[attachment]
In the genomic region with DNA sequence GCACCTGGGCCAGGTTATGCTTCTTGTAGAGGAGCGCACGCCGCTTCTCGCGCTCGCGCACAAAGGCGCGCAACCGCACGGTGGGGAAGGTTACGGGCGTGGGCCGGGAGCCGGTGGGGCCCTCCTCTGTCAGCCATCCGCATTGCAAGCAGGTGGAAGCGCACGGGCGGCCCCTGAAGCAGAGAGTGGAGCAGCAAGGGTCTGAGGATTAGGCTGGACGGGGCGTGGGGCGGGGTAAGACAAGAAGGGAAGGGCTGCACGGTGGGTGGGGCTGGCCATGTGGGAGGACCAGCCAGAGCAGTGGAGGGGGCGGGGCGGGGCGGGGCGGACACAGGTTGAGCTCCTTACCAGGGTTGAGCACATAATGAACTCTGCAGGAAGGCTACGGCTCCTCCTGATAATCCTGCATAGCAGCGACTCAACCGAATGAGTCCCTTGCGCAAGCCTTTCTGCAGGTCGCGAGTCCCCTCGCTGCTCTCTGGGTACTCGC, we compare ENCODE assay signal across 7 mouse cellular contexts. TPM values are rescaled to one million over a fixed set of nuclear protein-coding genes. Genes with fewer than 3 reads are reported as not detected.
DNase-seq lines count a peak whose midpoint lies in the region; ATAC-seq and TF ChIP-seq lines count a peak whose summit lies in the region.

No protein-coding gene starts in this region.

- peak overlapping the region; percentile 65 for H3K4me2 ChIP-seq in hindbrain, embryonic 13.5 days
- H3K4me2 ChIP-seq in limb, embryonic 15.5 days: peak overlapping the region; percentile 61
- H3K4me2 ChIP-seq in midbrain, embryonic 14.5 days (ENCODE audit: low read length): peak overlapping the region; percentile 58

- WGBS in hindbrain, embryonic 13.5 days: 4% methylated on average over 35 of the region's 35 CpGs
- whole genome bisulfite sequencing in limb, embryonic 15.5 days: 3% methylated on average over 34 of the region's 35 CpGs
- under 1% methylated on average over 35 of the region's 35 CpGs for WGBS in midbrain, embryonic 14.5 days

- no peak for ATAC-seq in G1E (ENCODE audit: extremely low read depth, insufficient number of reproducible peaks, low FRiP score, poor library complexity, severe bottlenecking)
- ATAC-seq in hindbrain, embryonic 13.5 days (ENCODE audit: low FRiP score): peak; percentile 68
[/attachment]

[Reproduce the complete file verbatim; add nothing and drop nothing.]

In the genomic region with DNA sequence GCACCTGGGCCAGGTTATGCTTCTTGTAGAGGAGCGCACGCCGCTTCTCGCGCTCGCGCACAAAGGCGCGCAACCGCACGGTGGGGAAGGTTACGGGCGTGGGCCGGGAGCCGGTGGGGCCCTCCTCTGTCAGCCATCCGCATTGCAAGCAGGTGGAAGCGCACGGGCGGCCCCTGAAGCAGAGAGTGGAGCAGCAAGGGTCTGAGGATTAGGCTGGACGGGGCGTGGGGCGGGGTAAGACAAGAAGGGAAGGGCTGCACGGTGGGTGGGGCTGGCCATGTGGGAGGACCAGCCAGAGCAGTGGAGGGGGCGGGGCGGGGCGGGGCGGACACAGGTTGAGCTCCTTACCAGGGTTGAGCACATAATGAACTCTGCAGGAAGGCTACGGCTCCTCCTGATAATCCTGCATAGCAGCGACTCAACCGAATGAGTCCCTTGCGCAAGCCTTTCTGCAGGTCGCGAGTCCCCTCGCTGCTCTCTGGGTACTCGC, we compare ENCODE assay signal across 7 mouse cellular contexts. TPM values are rescaled to one million over a fixed set of nuclear protein-coding genes. Genes with fewer than 3 reads are reported as not detected.
DNase-seq lines count a peak whose midpoint lies in the region; ATAC-seq and TF ChIP-seq lines count a peak whose summit lies in the region.

No protein-coding gene starts in this region.

- peak overlapping the region; percentile 65 for H3K4me2 ChIP-seq in hindbrain, embryonic 13.5 days
- H3K4me2 ChIP-seq in limb, embryonic 15.5 days: peak overlapping the region; percentile 61
- H3K4me2 ChIP-seq in midbrain, embryonic 14.5 days (ENCODE audit: low read length): peak overlapping the region; percentile 58

- WGBS in hindbrain, embryonic 13.5 days: 4% methylated on average over 35 of the region's 35 CpGs
- whole genome bisulfite sequencing in limb, embryonic 15.5 days: 3% methylated on average over 34 of the region's 35 CpGs
- under 1% methylated on average over 35 of the region's 35 CpGs for WGBS in midbrain, embryonic 14.5 days

- no peak for ATAC-seq in G1E (ENCODE audit: extremely low read depth, insufficient number of reproducible peaks, low FRiP score, poor library complexity, severe bottlenecking)
- ATAC-seq in hindbrain, embryonic 13.5 days (ENCODE audit: low FRiP score): peak; percentile 68